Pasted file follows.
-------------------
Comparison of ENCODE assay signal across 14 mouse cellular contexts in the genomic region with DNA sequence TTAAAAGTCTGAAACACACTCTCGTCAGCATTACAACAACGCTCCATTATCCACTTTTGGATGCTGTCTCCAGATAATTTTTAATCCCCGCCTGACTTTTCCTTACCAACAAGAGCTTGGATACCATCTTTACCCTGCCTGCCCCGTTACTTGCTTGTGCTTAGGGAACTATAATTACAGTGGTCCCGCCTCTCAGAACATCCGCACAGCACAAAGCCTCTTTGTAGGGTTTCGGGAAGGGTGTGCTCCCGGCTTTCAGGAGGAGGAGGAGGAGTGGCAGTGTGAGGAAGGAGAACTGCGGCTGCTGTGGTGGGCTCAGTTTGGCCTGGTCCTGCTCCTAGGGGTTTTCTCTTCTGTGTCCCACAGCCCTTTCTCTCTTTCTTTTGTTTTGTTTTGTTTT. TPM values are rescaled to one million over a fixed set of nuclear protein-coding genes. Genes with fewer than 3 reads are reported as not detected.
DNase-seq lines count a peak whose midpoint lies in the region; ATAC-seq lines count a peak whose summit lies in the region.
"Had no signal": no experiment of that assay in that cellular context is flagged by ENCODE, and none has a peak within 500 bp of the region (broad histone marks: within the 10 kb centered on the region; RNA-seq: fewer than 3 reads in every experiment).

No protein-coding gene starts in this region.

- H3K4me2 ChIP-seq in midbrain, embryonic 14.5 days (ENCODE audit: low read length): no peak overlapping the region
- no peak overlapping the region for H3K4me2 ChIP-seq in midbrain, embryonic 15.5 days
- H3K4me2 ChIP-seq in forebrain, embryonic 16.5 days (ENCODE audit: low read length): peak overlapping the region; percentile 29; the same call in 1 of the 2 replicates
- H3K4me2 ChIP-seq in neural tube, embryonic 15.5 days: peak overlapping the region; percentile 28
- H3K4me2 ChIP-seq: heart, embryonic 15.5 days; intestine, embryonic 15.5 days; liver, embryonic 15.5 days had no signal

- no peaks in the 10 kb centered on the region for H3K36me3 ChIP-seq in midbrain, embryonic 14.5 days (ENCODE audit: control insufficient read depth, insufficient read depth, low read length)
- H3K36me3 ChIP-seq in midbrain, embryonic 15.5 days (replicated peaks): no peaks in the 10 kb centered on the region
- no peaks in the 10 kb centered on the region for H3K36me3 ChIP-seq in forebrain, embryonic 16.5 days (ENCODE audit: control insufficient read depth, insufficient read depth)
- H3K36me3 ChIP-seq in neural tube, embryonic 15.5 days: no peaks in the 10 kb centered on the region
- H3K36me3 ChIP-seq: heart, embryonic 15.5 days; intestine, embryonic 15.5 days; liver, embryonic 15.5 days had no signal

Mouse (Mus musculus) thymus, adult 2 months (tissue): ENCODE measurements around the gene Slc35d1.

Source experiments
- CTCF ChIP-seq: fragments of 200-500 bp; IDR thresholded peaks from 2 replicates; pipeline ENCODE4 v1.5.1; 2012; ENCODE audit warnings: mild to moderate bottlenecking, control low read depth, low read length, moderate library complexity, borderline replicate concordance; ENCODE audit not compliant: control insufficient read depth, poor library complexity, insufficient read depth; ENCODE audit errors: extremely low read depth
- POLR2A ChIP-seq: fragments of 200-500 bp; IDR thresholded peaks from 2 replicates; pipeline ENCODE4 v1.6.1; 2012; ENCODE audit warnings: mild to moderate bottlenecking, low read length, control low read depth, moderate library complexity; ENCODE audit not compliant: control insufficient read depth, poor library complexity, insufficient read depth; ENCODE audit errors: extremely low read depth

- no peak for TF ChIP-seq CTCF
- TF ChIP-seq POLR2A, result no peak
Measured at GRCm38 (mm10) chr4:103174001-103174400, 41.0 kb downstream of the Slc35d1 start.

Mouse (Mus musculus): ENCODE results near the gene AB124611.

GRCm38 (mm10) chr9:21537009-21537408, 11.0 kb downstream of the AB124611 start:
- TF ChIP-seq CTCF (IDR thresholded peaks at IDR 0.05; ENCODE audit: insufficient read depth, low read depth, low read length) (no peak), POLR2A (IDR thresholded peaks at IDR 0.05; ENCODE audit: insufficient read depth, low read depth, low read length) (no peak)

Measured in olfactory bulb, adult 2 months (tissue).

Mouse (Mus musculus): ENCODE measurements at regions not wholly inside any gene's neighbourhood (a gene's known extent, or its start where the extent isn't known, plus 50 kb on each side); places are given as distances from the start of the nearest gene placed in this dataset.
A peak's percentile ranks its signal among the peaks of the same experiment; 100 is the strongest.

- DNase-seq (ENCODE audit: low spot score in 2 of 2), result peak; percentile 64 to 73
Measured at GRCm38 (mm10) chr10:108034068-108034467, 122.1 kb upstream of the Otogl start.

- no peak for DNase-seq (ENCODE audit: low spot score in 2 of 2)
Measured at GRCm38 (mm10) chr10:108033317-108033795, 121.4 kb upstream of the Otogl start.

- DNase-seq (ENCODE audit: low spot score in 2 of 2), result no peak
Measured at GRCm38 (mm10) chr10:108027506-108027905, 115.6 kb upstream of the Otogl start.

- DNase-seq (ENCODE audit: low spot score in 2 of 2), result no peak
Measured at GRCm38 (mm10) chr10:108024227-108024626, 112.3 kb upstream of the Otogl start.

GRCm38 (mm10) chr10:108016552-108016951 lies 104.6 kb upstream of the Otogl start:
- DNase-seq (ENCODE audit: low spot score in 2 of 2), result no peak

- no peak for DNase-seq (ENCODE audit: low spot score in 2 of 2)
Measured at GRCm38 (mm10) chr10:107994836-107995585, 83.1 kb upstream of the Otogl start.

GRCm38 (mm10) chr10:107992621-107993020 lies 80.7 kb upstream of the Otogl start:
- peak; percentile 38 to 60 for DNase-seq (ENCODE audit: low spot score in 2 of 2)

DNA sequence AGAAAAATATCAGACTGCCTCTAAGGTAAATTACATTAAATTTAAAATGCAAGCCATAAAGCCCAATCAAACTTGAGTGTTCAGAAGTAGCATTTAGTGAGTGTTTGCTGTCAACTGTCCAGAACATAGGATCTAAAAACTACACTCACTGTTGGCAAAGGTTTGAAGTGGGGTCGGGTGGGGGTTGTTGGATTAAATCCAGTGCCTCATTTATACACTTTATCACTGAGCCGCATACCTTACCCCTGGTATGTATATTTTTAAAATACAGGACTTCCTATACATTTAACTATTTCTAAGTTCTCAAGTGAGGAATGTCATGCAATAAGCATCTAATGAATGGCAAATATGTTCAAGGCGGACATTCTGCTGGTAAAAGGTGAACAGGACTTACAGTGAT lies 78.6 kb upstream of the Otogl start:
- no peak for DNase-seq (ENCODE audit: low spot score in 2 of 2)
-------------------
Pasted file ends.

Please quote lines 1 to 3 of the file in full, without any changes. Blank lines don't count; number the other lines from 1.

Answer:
Comparison of ENCODE assay signal across 14 mouse cellular contexts in the genomic region with DNA sequence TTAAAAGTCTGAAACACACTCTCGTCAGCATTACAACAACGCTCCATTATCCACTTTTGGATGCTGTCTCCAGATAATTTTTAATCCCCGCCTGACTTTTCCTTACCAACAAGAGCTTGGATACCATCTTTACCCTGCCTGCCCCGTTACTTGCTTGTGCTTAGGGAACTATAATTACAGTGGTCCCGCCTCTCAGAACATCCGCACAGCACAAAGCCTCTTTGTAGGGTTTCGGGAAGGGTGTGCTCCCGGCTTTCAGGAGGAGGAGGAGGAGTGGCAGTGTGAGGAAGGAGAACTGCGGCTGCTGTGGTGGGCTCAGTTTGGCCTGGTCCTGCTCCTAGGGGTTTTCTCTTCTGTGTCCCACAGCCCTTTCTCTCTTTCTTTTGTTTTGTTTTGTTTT. TPM values are rescaled to one million over a fixed set of nuclear protein-coding genes. Genes with fewer than 3 reads are reported as not detected.
DNase-seq lines count a peak whose midpoint lies in the region; ATAC-seq lines count a peak whose summit lies in the region.
"Had no signal": no experiment of that assay in that cellular context is flagged by ENCODE, and none has a peak within 500 bp of the region (broad histone marks: within the 10 kb centered on the region; RNA-seq: fewer than 3 reads in every experiment).